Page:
It was a requirement that every resident do a full four-year training program before entering private practice or an academic career. That made them twenty-three-and-a-half-years-old when they set up their own private practice clinic in Highland Park, north Dallas, the wealthiest part of the sprawling Texas city. In a year, the practice was making the two partners a million dollars a year after taxes. In two years, the work was too much; so, they hired two new junior partners. With that, their after-tax income soared to two million dollars each. With their accounting ability and peripheral interest in the stock market, the twins were netting nearly five and a half million a year. Their problem was becoming what to do with all that money. Neither young man had married.

The entire family was thriving. The agribusiness was so successful that Grandfather Darlington suggested that they create franchises with each of the grandchildren, even twenty-year-old Elle becoming the manager of a different site throughout the Midwest, Wyoming, and Colorado. The plan was coming to fruition. Everyone was excited. Then everything came tumbling down—from the heights of joy and excitement to the depths of sorrow and despair. And it happened twice.

Elle was taking a class in economics and business management at the University of Iowa in Ames. Her roommate called the Richters at mid-night.

“This can’t be anything good,” Theresa said, her grogginess quickly disappearing. “You get it Jason; I have a bad feeling.”

“Hello,” he said warily.

“Hello, Mr. Richter. This is Gretchen… you know, Elle’s roommate… at school.”

And she started to cry, crying to the point of incoherence.

“Hey, Gretchen, what’s going on? Try and get hold of yourself for a bit; so, I can find out what’s wrong.”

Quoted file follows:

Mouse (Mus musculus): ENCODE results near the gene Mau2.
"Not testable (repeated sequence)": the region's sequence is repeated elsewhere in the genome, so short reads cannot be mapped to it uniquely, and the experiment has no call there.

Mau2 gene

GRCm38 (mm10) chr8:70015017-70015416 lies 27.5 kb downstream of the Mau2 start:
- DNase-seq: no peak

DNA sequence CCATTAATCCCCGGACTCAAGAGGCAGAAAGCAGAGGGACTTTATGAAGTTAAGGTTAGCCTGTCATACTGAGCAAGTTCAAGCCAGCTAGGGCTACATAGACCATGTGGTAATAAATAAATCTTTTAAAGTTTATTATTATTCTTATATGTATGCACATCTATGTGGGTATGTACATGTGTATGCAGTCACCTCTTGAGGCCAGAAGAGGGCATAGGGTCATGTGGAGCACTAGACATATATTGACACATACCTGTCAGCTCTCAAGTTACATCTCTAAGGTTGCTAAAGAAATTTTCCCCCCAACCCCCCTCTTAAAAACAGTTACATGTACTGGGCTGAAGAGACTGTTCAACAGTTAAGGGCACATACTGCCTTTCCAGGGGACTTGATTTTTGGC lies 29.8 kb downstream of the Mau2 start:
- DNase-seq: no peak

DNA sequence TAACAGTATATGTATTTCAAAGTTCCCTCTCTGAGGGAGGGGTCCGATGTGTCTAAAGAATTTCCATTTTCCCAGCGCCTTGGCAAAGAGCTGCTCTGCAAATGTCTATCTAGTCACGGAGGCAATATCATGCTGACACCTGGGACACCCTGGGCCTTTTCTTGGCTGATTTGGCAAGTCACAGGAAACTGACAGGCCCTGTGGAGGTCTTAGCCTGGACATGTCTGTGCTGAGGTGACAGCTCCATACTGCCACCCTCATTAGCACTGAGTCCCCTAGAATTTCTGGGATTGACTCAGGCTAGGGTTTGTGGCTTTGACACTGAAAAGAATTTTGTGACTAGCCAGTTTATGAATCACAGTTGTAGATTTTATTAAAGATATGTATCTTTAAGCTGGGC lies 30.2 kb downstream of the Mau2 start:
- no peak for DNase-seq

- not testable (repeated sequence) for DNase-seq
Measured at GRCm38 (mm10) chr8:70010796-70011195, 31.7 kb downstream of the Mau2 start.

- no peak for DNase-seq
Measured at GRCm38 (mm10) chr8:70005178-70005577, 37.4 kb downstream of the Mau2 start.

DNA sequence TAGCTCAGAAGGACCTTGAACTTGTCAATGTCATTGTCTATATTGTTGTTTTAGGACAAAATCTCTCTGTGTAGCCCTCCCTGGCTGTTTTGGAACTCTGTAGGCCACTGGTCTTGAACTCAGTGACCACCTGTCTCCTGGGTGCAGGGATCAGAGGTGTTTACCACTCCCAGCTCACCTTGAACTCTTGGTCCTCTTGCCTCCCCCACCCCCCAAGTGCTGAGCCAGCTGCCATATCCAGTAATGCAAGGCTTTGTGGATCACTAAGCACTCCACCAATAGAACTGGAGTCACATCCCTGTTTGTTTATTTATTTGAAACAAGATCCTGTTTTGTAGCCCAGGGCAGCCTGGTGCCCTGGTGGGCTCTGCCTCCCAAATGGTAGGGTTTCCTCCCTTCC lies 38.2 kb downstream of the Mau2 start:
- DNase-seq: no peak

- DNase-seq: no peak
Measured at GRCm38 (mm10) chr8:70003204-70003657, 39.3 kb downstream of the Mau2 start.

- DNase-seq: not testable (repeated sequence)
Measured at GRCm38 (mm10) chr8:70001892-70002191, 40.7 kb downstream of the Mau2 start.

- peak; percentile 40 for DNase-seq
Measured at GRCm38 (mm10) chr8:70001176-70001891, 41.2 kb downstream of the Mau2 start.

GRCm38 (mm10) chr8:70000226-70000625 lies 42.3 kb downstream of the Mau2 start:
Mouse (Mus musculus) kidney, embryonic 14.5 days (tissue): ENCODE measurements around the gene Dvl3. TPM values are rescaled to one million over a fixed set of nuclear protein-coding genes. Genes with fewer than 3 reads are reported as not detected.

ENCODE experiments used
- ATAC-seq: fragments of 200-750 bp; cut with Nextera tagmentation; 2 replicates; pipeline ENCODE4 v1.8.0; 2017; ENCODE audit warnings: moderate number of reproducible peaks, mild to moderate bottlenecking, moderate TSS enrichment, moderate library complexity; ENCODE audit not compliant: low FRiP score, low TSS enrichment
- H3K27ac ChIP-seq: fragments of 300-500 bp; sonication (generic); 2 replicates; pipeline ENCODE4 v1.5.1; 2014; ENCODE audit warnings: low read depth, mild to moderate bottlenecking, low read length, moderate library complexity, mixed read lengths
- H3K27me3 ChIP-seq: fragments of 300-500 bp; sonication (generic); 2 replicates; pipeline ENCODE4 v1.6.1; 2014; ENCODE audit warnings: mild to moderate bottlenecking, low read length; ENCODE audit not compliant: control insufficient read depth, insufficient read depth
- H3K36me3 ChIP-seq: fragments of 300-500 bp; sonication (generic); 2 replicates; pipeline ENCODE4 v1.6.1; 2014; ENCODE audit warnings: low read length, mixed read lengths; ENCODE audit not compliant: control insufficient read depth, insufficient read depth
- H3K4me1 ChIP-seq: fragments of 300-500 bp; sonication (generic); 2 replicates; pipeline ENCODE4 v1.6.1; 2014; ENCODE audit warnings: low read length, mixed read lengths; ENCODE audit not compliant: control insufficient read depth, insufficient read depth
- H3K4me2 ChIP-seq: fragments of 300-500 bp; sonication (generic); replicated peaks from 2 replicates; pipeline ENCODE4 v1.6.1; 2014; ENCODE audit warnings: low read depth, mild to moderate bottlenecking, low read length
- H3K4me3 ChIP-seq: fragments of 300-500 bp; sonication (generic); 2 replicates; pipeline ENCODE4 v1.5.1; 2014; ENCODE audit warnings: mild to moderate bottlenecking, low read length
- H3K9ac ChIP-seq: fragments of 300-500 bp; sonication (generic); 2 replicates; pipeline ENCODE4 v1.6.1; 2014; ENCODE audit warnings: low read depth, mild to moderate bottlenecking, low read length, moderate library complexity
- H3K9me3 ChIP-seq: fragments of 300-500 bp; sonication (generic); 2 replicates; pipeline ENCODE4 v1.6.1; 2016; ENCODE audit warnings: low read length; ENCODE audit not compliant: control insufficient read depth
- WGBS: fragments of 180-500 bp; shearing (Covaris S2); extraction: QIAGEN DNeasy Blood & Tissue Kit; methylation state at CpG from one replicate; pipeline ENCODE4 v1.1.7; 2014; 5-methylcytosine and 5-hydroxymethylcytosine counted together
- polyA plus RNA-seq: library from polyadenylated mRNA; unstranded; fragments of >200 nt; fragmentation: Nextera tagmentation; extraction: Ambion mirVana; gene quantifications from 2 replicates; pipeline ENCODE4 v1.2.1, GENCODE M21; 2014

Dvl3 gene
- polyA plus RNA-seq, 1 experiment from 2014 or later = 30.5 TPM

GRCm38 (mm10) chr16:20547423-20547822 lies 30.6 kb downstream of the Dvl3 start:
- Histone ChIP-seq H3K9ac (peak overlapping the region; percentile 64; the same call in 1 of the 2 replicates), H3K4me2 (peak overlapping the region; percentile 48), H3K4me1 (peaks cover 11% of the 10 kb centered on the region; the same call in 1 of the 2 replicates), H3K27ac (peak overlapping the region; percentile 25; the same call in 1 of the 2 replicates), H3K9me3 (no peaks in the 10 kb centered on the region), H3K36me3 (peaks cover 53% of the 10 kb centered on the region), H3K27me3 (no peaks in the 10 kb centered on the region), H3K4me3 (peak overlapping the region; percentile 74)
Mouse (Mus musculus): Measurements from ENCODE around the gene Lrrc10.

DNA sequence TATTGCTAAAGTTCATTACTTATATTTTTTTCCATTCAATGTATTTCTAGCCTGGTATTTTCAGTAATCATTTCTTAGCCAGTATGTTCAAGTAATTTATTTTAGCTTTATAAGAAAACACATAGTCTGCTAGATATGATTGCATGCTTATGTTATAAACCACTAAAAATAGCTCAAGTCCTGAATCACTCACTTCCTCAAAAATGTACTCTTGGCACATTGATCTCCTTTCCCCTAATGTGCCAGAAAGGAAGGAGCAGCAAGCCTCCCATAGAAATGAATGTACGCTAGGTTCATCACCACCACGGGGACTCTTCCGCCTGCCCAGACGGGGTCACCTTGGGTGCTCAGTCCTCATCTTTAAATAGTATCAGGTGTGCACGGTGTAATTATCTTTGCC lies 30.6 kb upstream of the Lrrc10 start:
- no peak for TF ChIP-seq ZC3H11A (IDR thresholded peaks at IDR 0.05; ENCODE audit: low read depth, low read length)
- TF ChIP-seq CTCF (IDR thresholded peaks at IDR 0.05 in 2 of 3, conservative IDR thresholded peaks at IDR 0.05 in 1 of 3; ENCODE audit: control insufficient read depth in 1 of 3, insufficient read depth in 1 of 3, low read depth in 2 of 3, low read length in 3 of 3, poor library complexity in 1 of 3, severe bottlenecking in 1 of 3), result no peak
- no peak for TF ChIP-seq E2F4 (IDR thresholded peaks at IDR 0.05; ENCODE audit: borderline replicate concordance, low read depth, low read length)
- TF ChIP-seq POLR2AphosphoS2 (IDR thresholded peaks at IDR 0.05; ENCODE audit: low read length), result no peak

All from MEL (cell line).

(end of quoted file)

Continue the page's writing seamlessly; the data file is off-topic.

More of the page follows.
“Oh, Mr. Richter… Gretchen… your daughter’s not here. I mean, like, she never came home from class today, and like, she’s disappeared.”

“Maybe she’s just out on a late date. It doesn’t sound like anything to be real upset about.”

“She… I mean… Elle… doesn’t have a boyfriend. She always says she’s too busy; her classes are too important. She wants most in all the world to be able to run one of your franchises; and, like, that is all that really matters right now. There’s more.”

“Gretchen, honey, start from the beginning. Let’s see if we can figure this out, okay?”

Gretchen took several deep breaths to calm herself. It was not like her to lose her cool this way, especially when she needed to be a good witness, sort of.

“Elle got up early like she always does; ate her cereal and banana; dressed up for some kind of important interview she was supposed to have at five o’clock in the afternoon. At six in the evening, the business department secretary called here to see if Elle was home. Maybe she had forgotten the interview. Did I know where she was or how to get hold of her? I told her no, and something must be wrong because Elle was never absent minded. She wrote stuff down, like real careful, like… maybe she had OCD or something.

“The secretary asked me to try and get hold of her; so, she could reschedule. They were not happy about the discourteous absence; and, while she would get a second chance this time because she had such a good record; there would not be a third chance. The university expects all students to act like an adult. I told her I would try.

“And, Mr. Richter, oh, how I tried. I called the university police who said they would give her three days and then start a missing person’s investigation. That’s all they were allowed to do. I called the police department in Ames and got pretty much the same answer. Elle is an adult, and she can do what she pleases. She’ll probably be back to her apartment or back in class by then, and it won’t have amounted to a hill of beans. That’s a direct quote. I begged, pleaded, even threatened; but the desk sergeant told me the best he could do was to take another call tomorrow morning.